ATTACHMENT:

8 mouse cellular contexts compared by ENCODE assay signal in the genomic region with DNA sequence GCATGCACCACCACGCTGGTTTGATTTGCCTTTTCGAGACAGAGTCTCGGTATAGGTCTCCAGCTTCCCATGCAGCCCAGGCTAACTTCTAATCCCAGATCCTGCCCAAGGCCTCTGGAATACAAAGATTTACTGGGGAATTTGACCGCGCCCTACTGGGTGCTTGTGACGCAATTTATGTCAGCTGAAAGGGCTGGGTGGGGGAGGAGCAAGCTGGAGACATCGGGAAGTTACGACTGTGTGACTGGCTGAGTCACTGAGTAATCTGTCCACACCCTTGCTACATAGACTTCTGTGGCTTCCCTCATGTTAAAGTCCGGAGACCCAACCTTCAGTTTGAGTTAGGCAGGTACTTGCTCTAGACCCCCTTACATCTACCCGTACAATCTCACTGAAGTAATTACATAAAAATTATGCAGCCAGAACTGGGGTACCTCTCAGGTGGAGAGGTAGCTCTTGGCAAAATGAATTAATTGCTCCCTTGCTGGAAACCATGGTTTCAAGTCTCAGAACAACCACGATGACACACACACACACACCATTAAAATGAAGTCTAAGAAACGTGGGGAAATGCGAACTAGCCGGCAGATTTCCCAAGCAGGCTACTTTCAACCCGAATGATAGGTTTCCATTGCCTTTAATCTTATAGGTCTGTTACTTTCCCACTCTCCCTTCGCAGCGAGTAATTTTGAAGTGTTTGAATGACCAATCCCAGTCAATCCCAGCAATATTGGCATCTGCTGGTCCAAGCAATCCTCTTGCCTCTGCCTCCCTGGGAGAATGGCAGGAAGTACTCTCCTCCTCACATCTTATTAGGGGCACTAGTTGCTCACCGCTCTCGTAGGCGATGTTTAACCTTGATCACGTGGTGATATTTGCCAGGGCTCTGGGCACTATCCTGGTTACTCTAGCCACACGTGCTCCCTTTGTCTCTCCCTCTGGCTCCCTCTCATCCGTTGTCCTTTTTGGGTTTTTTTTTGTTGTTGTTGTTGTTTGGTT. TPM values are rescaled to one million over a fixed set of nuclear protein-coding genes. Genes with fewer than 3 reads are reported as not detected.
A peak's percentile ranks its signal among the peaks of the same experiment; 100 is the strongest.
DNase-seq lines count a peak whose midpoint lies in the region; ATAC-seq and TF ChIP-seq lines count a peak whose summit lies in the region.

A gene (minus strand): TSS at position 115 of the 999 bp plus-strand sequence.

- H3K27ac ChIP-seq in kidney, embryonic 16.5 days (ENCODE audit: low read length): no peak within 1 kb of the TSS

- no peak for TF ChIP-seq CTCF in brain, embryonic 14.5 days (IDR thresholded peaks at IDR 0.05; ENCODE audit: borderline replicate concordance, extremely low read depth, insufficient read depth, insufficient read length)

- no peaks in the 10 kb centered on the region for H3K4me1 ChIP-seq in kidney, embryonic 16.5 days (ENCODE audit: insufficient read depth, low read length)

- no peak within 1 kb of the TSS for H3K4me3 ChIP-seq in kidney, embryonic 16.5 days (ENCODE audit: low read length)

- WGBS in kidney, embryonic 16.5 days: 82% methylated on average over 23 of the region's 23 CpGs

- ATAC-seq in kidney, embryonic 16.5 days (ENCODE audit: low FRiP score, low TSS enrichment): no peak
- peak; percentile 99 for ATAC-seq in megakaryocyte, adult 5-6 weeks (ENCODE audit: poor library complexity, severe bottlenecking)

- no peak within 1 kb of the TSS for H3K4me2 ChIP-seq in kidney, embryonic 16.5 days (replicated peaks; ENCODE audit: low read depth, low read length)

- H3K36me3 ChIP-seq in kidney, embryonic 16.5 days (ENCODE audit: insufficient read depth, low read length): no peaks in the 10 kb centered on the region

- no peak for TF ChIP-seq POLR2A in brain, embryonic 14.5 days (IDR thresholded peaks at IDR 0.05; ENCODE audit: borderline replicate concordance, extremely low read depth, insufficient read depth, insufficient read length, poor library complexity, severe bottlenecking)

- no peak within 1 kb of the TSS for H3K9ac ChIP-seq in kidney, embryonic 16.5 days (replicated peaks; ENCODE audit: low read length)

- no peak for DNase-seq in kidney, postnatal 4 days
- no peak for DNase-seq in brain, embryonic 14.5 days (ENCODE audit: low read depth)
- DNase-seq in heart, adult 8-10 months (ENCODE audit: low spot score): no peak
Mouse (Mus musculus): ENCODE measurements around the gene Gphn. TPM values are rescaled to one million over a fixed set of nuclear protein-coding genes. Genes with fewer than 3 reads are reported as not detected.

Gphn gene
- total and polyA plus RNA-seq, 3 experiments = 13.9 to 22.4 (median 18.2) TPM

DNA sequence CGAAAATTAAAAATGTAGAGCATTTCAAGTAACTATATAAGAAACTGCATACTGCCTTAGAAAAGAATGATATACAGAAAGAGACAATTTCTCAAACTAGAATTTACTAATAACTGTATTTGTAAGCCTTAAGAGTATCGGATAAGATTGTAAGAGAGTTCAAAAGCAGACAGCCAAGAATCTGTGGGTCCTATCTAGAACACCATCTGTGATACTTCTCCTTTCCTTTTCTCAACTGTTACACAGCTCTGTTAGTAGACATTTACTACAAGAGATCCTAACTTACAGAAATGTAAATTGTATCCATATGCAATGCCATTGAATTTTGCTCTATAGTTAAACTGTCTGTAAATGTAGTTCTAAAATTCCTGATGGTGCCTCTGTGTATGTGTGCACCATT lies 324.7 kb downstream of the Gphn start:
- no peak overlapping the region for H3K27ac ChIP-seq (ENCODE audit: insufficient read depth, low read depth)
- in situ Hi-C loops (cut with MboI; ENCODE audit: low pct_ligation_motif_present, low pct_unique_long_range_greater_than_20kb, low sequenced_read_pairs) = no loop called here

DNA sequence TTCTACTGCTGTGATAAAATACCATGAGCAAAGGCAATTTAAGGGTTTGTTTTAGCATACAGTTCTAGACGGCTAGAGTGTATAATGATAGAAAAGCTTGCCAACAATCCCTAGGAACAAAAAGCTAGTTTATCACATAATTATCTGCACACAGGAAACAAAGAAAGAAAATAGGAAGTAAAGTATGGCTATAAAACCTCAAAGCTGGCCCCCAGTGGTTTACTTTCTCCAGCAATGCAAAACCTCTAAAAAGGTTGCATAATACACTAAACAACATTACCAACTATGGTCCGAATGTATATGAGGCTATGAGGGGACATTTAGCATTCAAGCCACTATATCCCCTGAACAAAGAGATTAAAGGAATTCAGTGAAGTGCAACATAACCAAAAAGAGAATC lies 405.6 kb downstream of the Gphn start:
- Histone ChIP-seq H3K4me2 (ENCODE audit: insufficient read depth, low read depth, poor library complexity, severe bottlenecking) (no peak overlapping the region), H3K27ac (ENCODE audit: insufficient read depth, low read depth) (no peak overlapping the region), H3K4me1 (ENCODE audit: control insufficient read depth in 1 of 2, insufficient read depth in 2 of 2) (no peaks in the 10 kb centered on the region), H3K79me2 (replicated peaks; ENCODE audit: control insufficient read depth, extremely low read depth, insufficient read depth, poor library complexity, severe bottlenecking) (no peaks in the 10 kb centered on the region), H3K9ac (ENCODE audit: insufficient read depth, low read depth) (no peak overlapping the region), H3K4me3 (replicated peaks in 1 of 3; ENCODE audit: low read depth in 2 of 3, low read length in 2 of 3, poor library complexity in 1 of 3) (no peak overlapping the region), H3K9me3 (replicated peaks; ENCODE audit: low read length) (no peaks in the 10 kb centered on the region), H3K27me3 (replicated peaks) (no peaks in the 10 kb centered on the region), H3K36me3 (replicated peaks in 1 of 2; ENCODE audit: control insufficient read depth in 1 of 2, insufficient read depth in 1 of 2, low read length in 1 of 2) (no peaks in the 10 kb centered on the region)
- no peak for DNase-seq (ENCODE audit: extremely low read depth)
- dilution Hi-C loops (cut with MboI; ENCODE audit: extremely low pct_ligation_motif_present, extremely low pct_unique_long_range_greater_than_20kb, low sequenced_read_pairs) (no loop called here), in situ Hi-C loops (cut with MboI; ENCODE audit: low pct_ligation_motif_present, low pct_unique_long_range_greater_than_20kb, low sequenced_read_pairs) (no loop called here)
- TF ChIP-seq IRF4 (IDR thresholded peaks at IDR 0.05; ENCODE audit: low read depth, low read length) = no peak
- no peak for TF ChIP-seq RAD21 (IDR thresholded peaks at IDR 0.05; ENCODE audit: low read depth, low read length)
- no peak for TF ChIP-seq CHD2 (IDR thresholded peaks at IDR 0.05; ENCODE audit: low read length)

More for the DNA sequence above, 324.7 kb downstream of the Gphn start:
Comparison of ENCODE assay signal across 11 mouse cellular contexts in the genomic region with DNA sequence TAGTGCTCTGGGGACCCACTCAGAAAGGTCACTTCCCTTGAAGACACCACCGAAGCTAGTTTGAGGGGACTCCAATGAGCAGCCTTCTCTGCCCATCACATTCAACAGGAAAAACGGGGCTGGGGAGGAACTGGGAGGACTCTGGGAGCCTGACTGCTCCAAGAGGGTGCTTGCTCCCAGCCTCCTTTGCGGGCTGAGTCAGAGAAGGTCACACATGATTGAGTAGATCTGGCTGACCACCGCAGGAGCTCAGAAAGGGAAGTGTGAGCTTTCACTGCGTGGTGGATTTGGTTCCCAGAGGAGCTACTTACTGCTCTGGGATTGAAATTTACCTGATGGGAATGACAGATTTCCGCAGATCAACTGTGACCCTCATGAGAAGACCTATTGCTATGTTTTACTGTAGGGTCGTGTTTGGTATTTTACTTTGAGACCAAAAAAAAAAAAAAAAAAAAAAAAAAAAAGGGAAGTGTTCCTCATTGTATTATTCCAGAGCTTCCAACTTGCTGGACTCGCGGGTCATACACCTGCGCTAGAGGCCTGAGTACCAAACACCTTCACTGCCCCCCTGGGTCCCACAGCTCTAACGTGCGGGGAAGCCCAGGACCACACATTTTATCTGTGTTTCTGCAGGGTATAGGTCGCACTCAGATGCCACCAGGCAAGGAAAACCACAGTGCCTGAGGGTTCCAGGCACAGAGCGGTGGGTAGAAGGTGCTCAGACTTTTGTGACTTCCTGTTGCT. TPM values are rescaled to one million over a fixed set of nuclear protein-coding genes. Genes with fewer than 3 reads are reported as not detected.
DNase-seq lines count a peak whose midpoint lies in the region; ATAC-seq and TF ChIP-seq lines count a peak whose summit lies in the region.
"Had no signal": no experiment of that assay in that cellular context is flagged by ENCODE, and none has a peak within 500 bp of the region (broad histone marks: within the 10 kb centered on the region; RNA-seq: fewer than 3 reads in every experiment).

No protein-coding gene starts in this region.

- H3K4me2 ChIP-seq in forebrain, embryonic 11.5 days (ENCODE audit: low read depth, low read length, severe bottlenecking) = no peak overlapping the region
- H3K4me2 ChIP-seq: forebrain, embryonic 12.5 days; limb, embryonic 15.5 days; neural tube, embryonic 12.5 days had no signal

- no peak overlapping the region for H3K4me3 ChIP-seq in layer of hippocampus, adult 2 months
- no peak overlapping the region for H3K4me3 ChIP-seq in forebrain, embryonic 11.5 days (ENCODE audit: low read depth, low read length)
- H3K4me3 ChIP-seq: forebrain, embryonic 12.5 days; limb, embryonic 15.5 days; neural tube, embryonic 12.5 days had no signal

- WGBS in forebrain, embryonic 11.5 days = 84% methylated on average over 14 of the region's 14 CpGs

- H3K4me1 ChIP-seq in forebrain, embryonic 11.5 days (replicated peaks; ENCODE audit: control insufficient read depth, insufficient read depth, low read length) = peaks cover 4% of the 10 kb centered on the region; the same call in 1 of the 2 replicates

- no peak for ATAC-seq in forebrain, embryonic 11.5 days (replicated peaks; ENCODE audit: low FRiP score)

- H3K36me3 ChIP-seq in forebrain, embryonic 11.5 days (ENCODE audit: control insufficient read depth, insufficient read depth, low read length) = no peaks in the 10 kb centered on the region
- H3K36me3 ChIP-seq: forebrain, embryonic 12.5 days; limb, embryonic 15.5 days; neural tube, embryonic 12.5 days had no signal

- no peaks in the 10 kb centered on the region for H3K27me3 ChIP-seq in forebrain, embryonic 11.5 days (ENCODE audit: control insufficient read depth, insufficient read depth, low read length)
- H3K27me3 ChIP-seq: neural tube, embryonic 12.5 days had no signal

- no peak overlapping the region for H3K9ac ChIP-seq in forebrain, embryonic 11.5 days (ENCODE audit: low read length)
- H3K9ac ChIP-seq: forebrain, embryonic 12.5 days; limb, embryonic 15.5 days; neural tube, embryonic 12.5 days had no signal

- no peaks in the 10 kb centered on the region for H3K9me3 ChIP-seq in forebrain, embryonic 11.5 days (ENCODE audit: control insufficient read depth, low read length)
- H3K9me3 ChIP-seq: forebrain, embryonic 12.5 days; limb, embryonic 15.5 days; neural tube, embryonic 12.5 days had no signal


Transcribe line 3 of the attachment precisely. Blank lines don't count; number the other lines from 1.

DNase-seq lines count a peak whose midpoint lies in the region; ATAC-seq and TF ChIP-seq lines count a peak whose summit lies in the region.